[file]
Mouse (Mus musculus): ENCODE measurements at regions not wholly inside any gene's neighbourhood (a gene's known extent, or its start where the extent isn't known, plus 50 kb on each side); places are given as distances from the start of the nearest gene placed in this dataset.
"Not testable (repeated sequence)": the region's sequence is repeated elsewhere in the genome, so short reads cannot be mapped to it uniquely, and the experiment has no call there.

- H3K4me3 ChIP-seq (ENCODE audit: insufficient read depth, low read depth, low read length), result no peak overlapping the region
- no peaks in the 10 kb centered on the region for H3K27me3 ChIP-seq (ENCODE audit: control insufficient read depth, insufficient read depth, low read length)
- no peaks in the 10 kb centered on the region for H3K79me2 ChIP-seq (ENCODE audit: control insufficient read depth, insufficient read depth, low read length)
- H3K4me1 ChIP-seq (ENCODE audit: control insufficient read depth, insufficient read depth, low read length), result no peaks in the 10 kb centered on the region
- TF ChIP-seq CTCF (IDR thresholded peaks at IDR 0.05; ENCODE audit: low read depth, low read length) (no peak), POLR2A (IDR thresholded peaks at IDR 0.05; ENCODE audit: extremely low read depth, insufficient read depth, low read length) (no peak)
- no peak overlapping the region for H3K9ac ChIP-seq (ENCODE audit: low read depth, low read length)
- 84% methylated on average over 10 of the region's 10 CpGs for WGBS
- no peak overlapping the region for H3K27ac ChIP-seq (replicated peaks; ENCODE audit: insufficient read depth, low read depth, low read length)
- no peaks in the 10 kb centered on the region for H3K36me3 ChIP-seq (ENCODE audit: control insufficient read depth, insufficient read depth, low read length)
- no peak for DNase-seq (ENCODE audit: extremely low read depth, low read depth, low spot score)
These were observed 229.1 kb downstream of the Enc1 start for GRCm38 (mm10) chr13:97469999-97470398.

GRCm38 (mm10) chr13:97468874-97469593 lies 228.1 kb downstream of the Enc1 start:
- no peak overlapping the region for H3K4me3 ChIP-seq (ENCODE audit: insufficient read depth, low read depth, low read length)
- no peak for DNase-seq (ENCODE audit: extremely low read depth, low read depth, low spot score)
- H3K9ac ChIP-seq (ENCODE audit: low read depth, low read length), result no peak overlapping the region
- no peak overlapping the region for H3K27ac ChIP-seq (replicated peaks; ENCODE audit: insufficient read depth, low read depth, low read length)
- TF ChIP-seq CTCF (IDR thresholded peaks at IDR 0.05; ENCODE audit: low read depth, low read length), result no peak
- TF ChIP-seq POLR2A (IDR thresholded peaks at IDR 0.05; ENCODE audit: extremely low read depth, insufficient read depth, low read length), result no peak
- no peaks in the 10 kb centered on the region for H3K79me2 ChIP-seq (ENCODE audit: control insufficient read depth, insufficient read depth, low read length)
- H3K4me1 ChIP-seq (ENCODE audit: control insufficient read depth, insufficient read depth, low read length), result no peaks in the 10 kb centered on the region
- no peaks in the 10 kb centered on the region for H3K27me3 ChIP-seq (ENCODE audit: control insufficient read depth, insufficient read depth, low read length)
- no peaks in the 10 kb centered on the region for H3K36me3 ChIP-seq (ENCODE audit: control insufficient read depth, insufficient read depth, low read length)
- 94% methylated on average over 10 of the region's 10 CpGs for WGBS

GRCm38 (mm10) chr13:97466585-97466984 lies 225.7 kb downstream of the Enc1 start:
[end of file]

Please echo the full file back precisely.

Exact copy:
Mouse (Mus musculus): ENCODE measurements at regions not wholly inside any gene's neighbourhood (a gene's known extent, or its start where the extent isn't known, plus 50 kb on each side); places are given as distances from the start of the nearest gene placed in this dataset.
"Not testable (repeated sequence)": the region's sequence is repeated elsewhere in the genome, so short reads cannot be mapped to it uniquely, and the experiment has no call there.

- H3K4me3 ChIP-seq (ENCODE audit: insufficient read depth, low read depth, low read length), result no peak overlapping the region
- no peaks in the 10 kb centered on the region for H3K27me3 ChIP-seq (ENCODE audit: control insufficient read depth, insufficient read depth, low read length)
- no peaks in the 10 kb centered on the region for H3K79me2 ChIP-seq (ENCODE audit: control insufficient read depth, insufficient read depth, low read length)
- H3K4me1 ChIP-seq (ENCODE audit: control insufficient read depth, insufficient read depth, low read length), result no peaks in the 10 kb centered on the region
- TF ChIP-seq CTCF (IDR thresholded peaks at IDR 0.05; ENCODE audit: low read depth, low read length) (no peak), POLR2A (IDR thresholded peaks at IDR 0.05; ENCODE audit: extremely low read depth, insufficient read depth, low read length) (no peak)
- no peak overlapping the region for H3K9ac ChIP-seq (ENCODE audit: low read depth, low read length)
- 84% methylated on average over 10 of the region's 10 CpGs for WGBS
- no peak overlapping the region for H3K27ac ChIP-seq (replicated peaks; ENCODE audit: insufficient read depth, low read depth, low read length)
- no peaks in the 10 kb centered on the region for H3K36me3 ChIP-seq (ENCODE audit: control insufficient read depth, insufficient read depth, low read length)
- no peak for DNase-seq (ENCODE audit: extremely low read depth, low read depth, low spot score)
These were observed 229.1 kb downstream of the Enc1 start for GRCm38 (mm10) chr13:97469999-97470398.

GRCm38 (mm10) chr13:97468874-97469593 lies 228.1 kb downstream of the Enc1 start:
- no peak overlapping the region for H3K4me3 ChIP-seq (ENCODE audit: insufficient read depth, low read depth, low read length)
- no peak for DNase-seq (ENCODE audit: extremely low read depth, low read depth, low spot score)
- H3K9ac ChIP-seq (ENCODE audit: low read depth, low read length), result no peak overlapping the region
- no peak overlapping the region for H3K27ac ChIP-seq (replicated peaks; ENCODE audit: insufficient read depth, low read depth, low read length)
- TF ChIP-seq CTCF (IDR thresholded peaks at IDR 0.05; ENCODE audit: low read depth, low read length), result no peak
- TF ChIP-seq POLR2A (IDR thresholded peaks at IDR 0.05; ENCODE audit: extremely low read depth, insufficient read depth, low read length), result no peak
- no peaks in the 10 kb centered on the region for H3K79me2 ChIP-seq (ENCODE audit: control insufficient read depth, insufficient read depth, low read length)
- H3K4me1 ChIP-seq (ENCODE audit: control insufficient read depth, insufficient read depth, low read length), result no peaks in the 10 kb centered on the region
- no peaks in the 10 kb centered on the region for H3K27me3 ChIP-seq (ENCODE audit: control insufficient read depth, insufficient read depth, low read length)
- no peaks in the 10 kb centered on the region for H3K36me3 ChIP-seq (ENCODE audit: control insufficient read depth, insufficient read depth, low read length)
- 94% methylated on average over 10 of the region's 10 CpGs for WGBS

GRCm38 (mm10) chr13:97466585-97466984 lies 225.7 kb downstream of the Enc1 start: